Watershed Moments

Michelle Brkljacic General

Amina Allute from the village Mvae in rural Tanzania used to travel miles each day to fetch water with her children. It took hours. Today, she is excited that water is now located close by with a tap right near her home, allowing her to prepare food when it is needed and grow her own vegetable garden for extra income.

This transformation in Amina’s life – and so many others in her community – was made possible by the Water and Development Alliance Entrepreneurship for Resilient Village Water Systems in Tanzania Project (WADA), led by The Ohio State University College of Engineering’s Global Water Institute (GWI). As the $2 million-plus project nears completion, the team is hearing back from the people whose lives have been impacted by this transformative project.

Before the project, the water source in Amina’s village was not easily accessible by most of the community members, located far away from the village center, the primary school, and the health clinic. The old, piped water system was run by a diesel-powered mono pump that had stopped working years ago. The community struggled to get clean and safe water. Primarily women, sometimes with their children, were tasked to gather water in swamps and shallow wells, exposing them to water-borne diseases.

Mwasauya students carrying buckets of water

Mwasauya Secondary school students carrying water from the distribution point constructed at the school compound to the toilets for sanitation and hygiene.

In Tanzania 27 million people lack access to clean water – approximately one in two residents. There are an estimated 46,000 failed rural water points, with 20% not functional within one year of construction due to a lack of community buy-in, low community management capacity or insufficient funds for maintenance. Historically, donor-funded projects have added to the problem by using short-term success metrics, like number of wells installed, rather than long-term operational outcomes. Clean water scarcity negatively affects every aspect of human potential beginning with health and nutrition – 51% of children under age 5 in rural Tanzania are stunted due to chronic malnutrition – and extending to educational achievements and economic prosperity.

The WADA project team upgraded or installed solar-powered water systems in 13 Tanzanian rural villages. Each water system includes a suite of sensors that can be monitored remotely to measure operational status, water flow, and aquifer replenishment rates. New pipes carry the water from the wellhead to strategically located taps throughout each village, including schools and clinics. The distribution networks are a departure from traditional water projects that typically only drill a well. With water access delivered where it is needed in the community, project impacts are magnified, enabling villages to achieve their development and wellness goals.

the new solar powered water system in the village of Nghongonha

The new solar powered water system in the village of Nghongonha.

In the village of Mdilu, water was piped to the Mwasauya Secondary School, where officials also were able to leverage other resources to build an eight-stall toilet and sanitation and hygiene area to serve the teenage male and female students. Before the project, each student had to carry a jerry can from home with them to occasionally fetch water nearly three kilometers away during class hours. As a result, the headmaster said this encouraged unwanted behaviors and practices like truancy, drop outs, poor performance, and poor sanitation and hygiene.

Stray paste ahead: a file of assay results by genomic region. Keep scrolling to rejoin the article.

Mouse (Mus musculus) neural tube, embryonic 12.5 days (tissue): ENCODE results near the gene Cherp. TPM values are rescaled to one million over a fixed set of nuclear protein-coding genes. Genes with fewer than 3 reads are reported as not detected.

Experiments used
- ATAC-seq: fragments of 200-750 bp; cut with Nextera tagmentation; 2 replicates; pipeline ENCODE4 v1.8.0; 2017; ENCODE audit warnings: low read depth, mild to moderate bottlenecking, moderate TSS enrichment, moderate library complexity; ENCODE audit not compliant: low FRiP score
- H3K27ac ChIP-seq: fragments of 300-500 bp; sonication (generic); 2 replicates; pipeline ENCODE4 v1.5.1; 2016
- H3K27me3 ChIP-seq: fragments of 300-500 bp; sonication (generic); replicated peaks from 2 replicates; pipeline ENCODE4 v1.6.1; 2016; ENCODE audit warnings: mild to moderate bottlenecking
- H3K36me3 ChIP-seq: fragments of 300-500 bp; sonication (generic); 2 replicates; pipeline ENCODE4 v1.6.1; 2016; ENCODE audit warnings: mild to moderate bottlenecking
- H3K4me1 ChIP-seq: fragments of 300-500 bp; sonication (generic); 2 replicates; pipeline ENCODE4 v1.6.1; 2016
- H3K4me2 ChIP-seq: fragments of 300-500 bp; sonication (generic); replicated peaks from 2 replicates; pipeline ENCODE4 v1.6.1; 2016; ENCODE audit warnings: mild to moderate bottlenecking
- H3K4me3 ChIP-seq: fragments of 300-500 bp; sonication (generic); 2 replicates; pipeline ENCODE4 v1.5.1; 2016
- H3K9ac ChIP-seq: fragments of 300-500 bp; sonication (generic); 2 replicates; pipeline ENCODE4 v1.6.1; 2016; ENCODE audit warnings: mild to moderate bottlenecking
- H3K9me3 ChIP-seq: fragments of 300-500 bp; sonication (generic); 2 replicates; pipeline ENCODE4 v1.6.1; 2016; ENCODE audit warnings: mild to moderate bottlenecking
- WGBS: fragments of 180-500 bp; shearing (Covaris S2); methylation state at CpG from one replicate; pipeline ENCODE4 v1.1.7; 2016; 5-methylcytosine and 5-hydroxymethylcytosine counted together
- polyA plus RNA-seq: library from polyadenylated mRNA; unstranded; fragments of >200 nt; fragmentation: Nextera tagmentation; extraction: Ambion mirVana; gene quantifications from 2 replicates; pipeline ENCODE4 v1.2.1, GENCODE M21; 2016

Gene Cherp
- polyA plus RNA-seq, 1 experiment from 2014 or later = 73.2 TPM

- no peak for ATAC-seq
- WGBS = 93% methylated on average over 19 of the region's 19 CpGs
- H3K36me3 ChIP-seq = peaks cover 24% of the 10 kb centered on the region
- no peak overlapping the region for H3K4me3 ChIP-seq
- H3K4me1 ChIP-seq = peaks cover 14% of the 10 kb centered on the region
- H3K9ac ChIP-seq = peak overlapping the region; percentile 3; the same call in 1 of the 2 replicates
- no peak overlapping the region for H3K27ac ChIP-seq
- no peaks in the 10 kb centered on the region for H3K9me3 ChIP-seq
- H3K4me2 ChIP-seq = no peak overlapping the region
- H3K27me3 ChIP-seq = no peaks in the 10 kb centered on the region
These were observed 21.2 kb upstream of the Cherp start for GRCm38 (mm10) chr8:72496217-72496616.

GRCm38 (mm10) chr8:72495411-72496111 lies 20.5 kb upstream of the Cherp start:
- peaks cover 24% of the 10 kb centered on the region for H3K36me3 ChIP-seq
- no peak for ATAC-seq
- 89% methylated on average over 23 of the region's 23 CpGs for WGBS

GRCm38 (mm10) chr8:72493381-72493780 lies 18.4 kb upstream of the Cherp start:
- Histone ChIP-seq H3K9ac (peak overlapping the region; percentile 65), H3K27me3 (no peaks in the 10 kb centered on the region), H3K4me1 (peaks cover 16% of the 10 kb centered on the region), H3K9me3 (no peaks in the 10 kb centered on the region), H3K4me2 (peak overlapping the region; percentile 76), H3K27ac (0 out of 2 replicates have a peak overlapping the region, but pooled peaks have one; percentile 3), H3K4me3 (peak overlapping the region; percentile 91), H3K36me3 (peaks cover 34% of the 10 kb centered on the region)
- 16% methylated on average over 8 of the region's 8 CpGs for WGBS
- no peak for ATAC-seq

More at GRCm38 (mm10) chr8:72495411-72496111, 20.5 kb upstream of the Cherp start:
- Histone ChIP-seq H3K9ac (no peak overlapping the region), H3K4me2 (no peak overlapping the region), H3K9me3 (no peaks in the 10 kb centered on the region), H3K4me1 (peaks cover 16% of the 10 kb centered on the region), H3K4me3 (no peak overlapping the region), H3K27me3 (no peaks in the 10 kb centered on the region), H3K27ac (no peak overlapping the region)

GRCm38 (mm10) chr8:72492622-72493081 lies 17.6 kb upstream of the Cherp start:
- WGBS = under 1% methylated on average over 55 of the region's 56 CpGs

“Without the water from this project we would have incurred very high costs for buying water on the oxen carts from the village center, far away from the school,” said Headmaster Adam Mwakalinga. “We are so grateful to all who have given us this clean and safe water, the development partners, the government of Tanzania and all stakeholders for bringing this project to our community.”

In addition to the new infrastructure, the WADA team provided training in water systems management and maintenance to village leadership and water committees. The project also invested in the technical knowledge of Tanzania’s workforce through a partnership with the University of Dodoma (UDOM) where a training and demonstration facility was installed. In collaboration with UDOM faculty and staff, Associate Professor Audrey Sawyer of Ohio State’s School of Earth Sciences provided curriculum and training on maintenance of water systems, hydrology, and water resources planning and management. GWI and UDOM have an on-going partnership with plans for student exchanges and collaborative research.

WADA Tanzania was implemented by a consortium of partners led by Ohio State’s GWI and managed by WorldServe International Tanzania. Together, WorldServe International and Waterboys, an American charity founded by NFL athlete Chris Long, contributed $1 million in co-financing to match the $1 million investment by the Coca-Cola Foundation and the United States Agency for International Development.

The WADA project is based on GWI’s Water for Rural Development Model (W4RD) to address the water access crisis abroad and in the U.S. Currently, the team is working closely with the Navajo Nation to implement the model in a project called Alliance for Navajo Sustainability. W4RD includes a clean source of water using renewable energy, improved sanitation at clinics and schools, and a direct linkage to economic activities such as agriculture, aquaponics or micro-manufacturing.

by Amanda Davey, Global Water Institute, and Hezron Mganga, WorldServe International Tanzania